HTTP/1.0 200 OK Content-Type: text/html Prison Time For Smoking Pot Violates Charter
Pubdate: Mon, 05 Jun 2000
Source: National Post (Canada)
Copyright: 2000 Southam Inc.
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Author: Paul Waldie, National Post


B.C. judge Dissenting ruling rejected by appeal court

A British Columbia judge says giving jail sentences to people caught
smoking marijuana is a violation of the Charter of Rights.

The harmful effects of dope "are not sufficiently serious to justify
the imposition of criminal law sanctions, including imprisonment,"
Justice Jo-Ann Prowse of the B.C. Court of Appeal said in a dissenting
decision last week.

Judge Prowse said current laws violate sections of the Charter that
guarantee Canadians the right to life, liberty and security of person.

"In my view the evidence does not establish that simple possession of
marijuana presents a reasoned risk of serious, substantial or
significant harm to either the individual or society or others," she
said. "As a consequence of this finding, I conclude that the
appellants have established that they have been deprived of their
right to life, liberty and security of the person in a manner which is
not in accordance with the principles of fundamental justice."

The case involved two men, David Malmo-Levine and Victor Caine, who
ran a Vancouver club called the Harm Reduction Club, which sold pot at
cost and was dedicated to reforming marijuana laws.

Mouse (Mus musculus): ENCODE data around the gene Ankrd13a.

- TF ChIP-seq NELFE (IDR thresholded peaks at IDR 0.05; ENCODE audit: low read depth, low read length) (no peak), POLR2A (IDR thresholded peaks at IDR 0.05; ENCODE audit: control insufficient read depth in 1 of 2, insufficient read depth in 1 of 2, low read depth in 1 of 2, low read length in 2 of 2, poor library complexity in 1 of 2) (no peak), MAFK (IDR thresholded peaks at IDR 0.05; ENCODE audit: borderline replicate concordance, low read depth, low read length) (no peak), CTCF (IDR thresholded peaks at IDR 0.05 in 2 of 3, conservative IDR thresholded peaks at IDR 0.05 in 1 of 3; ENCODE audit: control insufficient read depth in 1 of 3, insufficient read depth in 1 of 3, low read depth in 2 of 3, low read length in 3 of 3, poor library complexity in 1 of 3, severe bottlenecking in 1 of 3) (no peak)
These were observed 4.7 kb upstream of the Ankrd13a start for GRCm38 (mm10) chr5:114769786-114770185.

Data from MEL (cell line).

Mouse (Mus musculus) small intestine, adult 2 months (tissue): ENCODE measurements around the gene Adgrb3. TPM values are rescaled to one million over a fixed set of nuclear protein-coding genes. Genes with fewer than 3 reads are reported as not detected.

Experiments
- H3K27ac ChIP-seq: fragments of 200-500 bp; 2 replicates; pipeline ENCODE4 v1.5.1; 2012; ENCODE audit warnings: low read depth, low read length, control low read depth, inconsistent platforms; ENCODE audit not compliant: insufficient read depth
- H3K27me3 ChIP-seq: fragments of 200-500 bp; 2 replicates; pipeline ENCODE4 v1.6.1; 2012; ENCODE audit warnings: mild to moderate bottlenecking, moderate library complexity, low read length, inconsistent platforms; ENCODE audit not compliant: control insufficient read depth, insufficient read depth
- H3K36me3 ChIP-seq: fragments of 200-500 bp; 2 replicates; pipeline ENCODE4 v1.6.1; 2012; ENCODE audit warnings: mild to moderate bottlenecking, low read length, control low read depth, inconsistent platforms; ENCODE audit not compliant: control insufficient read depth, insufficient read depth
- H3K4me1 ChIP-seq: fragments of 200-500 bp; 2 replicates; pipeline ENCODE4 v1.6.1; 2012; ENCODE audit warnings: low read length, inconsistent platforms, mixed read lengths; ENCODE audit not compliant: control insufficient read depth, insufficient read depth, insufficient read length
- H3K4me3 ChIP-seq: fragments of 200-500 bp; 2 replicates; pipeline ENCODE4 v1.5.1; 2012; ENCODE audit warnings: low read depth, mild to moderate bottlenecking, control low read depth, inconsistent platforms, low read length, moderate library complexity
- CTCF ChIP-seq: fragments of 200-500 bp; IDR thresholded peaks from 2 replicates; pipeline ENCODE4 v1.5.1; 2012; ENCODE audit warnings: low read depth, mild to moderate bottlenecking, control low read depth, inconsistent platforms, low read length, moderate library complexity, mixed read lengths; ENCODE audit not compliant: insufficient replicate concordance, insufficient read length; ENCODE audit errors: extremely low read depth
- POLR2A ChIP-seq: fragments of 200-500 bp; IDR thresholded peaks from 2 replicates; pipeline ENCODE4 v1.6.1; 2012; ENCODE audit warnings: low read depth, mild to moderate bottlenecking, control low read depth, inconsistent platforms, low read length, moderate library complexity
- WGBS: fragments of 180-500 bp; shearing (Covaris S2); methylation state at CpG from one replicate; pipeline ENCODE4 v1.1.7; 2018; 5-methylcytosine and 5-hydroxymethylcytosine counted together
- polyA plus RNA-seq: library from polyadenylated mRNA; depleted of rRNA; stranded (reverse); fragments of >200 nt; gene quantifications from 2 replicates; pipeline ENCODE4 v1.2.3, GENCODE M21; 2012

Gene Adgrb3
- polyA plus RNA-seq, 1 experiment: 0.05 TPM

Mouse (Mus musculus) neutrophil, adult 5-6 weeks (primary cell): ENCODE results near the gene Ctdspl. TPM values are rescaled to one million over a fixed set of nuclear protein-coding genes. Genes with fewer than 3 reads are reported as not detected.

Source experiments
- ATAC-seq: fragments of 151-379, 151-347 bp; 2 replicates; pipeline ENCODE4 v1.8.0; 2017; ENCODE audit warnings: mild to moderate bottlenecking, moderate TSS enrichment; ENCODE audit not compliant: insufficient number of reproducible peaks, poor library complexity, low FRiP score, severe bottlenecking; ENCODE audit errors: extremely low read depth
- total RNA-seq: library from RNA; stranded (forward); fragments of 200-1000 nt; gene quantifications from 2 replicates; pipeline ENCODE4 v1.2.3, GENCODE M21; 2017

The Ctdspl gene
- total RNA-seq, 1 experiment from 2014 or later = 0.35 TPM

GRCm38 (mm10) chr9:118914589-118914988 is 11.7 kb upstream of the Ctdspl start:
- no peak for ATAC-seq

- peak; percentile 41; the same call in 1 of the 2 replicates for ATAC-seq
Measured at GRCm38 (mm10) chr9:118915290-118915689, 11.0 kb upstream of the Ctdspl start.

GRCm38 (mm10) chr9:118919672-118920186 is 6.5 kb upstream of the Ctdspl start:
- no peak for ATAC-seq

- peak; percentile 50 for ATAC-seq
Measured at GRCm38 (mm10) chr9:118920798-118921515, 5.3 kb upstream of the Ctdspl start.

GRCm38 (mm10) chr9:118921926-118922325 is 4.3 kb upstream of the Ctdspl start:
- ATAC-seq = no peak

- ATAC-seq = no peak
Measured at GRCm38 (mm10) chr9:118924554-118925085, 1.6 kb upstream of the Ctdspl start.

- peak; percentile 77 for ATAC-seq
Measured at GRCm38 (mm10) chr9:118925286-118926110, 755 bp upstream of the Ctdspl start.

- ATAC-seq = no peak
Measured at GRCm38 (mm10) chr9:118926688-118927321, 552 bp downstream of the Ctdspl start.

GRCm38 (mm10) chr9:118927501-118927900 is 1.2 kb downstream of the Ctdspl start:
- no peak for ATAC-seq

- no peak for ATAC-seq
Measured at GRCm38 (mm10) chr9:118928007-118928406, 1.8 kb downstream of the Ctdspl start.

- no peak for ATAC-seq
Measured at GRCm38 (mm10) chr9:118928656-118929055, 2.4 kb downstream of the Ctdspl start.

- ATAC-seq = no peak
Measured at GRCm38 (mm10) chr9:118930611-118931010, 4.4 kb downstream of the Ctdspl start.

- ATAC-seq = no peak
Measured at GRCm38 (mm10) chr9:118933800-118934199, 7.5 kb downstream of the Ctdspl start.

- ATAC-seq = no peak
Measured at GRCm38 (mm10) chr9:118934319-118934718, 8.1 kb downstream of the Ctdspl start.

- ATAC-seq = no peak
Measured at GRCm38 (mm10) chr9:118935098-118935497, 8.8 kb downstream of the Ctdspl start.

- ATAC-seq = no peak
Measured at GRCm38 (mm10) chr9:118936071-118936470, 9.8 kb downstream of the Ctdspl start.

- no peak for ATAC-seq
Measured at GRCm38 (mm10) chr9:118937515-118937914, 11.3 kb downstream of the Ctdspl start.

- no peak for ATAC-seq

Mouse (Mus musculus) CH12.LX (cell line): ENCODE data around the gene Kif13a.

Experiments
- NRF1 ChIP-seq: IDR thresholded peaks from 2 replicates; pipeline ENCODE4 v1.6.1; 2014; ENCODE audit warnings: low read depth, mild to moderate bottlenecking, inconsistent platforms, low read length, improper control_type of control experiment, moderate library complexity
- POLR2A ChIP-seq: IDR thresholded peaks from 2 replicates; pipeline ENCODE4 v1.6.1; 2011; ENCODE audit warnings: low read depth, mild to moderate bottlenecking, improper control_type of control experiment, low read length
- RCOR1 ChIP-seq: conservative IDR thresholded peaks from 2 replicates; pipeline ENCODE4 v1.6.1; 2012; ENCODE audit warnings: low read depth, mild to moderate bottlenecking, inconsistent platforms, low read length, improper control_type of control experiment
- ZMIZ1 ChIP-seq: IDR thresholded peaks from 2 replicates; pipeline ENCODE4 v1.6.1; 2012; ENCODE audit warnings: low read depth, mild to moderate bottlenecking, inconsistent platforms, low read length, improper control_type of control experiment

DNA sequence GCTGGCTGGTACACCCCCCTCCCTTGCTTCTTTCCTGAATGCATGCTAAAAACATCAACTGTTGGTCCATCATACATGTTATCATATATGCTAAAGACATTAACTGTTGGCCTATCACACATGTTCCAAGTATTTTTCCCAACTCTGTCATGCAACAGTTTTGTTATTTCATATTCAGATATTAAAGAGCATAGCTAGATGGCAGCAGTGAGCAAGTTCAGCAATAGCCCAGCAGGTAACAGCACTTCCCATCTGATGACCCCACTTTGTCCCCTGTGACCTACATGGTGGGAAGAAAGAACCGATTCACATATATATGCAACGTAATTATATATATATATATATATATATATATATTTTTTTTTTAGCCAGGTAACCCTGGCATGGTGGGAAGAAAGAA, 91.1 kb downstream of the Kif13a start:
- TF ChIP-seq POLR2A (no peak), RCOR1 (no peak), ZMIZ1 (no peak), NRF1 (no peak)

Mr. Caine, 46, was arrested in 1993 for smoking a joint with a friend.
He was convicted by a lower court and given an absolute discharge.

Mr. Malmo-Levine was arrested in 1996 for possession and trafficking
after police found 316 grams of marijuana in the club. He received a
one-year conditional sentence.

Both men appealed, and in a two-to-one decision released on Friday,
the Court of Appeal upheld the lower rulings.

During the appeal, the men argued that all laws must be guided by the
"harm principle," which says that society can only punish people for
activity that harms others. Smoking marijuana may have negative health
consequences for the smoker, but it does not harm other people, they

"Imprisoning a person for possessing marijuana would thereby violate
the 'harm principle' in the same way as imprisoning somebody for
consuming caffeine or fatty foods," they argued.

In its ruling, the court provided an overview of Canada's marijuana
laws, which date back to 1923, when weed was first outlawed in part
because of hysteria at the time that said dope users become "raving
maniacs and are liable to kill or indulge in any form of violence to
other persons, using the most savage methods of cruelty."

The judges also listed several studies on marijuana use that said the
drug causes fewer social problems than alcohol. However, the majority
opinion said there are enough harmful effects associated with
marijuana to justify current laws. Nearly two-thirds of Canadians
believe that possession of marijuana should not be a criminal offence,
according to a recent National Post poll. 
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